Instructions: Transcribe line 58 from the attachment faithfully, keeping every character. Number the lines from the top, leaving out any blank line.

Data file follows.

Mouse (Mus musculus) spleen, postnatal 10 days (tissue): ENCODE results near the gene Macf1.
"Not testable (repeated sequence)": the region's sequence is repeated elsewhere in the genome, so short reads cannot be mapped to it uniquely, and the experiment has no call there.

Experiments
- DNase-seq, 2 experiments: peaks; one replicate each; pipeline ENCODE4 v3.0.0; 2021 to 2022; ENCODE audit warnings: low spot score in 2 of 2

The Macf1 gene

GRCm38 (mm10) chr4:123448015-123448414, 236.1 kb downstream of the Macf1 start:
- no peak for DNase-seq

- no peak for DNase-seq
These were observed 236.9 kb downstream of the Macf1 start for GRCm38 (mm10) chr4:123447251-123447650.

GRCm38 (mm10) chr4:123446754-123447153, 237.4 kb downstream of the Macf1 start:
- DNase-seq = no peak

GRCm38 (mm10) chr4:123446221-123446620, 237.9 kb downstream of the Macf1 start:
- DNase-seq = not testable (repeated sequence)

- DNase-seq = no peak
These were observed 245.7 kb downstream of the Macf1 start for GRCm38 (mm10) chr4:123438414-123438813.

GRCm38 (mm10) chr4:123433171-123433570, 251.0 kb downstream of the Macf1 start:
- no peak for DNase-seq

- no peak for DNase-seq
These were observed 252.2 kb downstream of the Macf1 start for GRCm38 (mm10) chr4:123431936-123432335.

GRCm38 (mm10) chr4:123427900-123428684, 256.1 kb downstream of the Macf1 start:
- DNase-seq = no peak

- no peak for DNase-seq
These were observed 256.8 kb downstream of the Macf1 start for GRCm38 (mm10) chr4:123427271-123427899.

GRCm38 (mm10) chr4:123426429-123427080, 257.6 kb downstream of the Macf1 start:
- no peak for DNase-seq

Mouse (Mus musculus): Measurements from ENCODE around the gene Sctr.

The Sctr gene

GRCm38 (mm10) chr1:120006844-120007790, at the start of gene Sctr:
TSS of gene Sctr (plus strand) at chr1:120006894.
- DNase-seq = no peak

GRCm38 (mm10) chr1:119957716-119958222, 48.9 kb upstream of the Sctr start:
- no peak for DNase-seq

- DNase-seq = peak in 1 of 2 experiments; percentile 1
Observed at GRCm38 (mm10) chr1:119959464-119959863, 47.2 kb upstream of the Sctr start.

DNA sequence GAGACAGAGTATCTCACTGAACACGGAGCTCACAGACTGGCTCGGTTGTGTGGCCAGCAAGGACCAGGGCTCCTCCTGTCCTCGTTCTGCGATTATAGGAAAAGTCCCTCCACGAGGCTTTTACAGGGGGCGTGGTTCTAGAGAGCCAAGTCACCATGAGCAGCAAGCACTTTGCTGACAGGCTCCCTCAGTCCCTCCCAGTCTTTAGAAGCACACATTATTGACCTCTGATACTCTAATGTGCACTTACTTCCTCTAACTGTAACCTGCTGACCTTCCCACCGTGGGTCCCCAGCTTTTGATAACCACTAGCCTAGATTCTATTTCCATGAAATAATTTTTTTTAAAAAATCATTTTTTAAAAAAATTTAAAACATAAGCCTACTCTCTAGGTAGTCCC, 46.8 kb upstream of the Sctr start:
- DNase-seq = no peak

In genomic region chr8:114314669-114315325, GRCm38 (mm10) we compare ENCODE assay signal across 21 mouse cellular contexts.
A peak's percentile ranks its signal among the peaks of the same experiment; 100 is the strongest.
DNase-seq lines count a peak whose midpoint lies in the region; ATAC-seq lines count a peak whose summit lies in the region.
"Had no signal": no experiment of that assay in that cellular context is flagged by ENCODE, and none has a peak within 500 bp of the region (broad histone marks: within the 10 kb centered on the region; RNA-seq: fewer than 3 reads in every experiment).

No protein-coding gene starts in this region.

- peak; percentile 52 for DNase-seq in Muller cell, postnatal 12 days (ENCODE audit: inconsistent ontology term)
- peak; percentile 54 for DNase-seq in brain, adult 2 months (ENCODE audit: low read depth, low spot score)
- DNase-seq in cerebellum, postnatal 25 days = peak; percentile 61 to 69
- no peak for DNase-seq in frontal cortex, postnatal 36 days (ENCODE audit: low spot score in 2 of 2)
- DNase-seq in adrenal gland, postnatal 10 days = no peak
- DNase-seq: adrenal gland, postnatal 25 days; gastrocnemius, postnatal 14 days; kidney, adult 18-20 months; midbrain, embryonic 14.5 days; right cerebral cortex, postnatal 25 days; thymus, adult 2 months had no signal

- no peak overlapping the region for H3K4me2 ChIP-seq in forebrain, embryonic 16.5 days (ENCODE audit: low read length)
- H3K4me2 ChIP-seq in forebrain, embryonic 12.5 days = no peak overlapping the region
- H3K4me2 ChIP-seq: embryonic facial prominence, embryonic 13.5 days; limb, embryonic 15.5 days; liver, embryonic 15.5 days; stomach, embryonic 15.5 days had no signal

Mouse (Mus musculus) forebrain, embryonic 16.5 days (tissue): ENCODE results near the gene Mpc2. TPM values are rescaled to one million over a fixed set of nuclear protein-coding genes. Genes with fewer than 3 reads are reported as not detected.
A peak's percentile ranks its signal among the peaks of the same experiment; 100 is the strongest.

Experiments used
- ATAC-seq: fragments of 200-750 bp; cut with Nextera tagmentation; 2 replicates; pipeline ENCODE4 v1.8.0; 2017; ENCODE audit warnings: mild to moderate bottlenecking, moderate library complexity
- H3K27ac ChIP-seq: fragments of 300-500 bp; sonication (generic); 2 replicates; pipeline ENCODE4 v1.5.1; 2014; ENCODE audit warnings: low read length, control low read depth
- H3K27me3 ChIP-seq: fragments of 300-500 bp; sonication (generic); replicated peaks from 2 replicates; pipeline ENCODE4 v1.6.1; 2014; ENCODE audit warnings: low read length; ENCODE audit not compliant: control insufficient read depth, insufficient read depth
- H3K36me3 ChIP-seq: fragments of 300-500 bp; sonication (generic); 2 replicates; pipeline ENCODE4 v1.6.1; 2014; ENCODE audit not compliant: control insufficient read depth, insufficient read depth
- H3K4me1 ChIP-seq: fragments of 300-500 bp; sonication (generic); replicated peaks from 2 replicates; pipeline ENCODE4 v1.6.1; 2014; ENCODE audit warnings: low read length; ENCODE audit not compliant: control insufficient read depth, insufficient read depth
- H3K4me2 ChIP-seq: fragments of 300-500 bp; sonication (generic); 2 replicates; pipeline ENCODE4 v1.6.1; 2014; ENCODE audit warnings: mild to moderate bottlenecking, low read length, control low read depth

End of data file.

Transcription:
- H3K4me1 ChIP-seq: fragments of 300-500 bp; sonication (generic); replicated peaks from 2 replicates; pipeline ENCODE4 v1.6.1; 2014; ENCODE audit warnings: low read length; ENCODE audit not compliant: control insufficient read depth, insufficient read depth